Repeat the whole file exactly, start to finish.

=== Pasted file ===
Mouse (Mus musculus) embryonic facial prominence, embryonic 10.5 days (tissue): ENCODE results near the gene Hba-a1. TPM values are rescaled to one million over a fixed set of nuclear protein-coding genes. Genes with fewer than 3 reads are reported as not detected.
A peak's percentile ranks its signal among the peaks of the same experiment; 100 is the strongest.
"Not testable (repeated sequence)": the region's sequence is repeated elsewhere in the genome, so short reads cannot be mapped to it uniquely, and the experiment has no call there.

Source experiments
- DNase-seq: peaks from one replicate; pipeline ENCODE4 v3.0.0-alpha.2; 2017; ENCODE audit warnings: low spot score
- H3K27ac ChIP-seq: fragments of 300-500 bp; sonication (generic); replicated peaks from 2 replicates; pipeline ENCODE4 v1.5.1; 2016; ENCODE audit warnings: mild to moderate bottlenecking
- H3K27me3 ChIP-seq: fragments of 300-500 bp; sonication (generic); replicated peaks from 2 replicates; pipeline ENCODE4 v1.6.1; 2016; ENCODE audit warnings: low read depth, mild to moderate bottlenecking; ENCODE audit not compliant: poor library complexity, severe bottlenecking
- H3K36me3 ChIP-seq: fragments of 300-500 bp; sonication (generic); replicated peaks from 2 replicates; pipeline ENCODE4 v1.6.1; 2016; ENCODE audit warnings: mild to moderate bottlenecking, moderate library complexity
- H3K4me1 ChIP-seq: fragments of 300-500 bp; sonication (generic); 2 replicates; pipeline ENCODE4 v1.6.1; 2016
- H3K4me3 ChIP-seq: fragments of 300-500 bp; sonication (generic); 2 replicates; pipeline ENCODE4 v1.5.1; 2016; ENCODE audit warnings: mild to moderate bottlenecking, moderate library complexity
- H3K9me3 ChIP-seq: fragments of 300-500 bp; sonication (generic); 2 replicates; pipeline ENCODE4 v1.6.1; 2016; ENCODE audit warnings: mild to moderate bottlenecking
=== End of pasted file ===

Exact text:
Mouse (Mus musculus) embryonic facial prominence, embryonic 10.5 days (tissue): ENCODE results near the gene Hba-a1. TPM values are rescaled to one million over a fixed set of nuclear protein-coding genes. Genes with fewer than 3 reads are reported as not detected.
A peak's percentile ranks its signal among the peaks of the same experiment; 100 is the strongest.
"Not testable (repeated sequence)": the region's sequence is repeated elsewhere in the genome, so short reads cannot be mapped to it uniquely, and the experiment has no call there.

Source experiments
- DNase-seq: peaks from one replicate; pipeline ENCODE4 v3.0.0-alpha.2; 2017; ENCODE audit warnings: low spot score
- H3K27ac ChIP-seq: fragments of 300-500 bp; sonication (generic); replicated peaks from 2 replicates; pipeline ENCODE4 v1.5.1; 2016; ENCODE audit warnings: mild to moderate bottlenecking
- H3K27me3 ChIP-seq: fragments of 300-500 bp; sonication (generic); replicated peaks from 2 replicates; pipeline ENCODE4 v1.6.1; 2016; ENCODE audit warnings: low read depth, mild to moderate bottlenecking; ENCODE audit not compliant: poor library complexity, severe bottlenecking
- H3K36me3 ChIP-seq: fragments of 300-500 bp; sonication (generic); replicated peaks from 2 replicates; pipeline ENCODE4 v1.6.1; 2016; ENCODE audit warnings: mild to moderate bottlenecking, moderate library complexity
- H3K4me1 ChIP-seq: fragments of 300-500 bp; sonication (generic); 2 replicates; pipeline ENCODE4 v1.6.1; 2016
- H3K4me3 ChIP-seq: fragments of 300-500 bp; sonication (generic); 2 replicates; pipeline ENCODE4 v1.5.1; 2016; ENCODE audit warnings: mild to moderate bottlenecking, moderate library complexity
- H3K9me3 ChIP-seq: fragments of 300-500 bp; sonication (generic); 2 replicates; pipeline ENCODE4 v1.6.1; 2016; ENCODE audit warnings: mild to moderate bottlenecking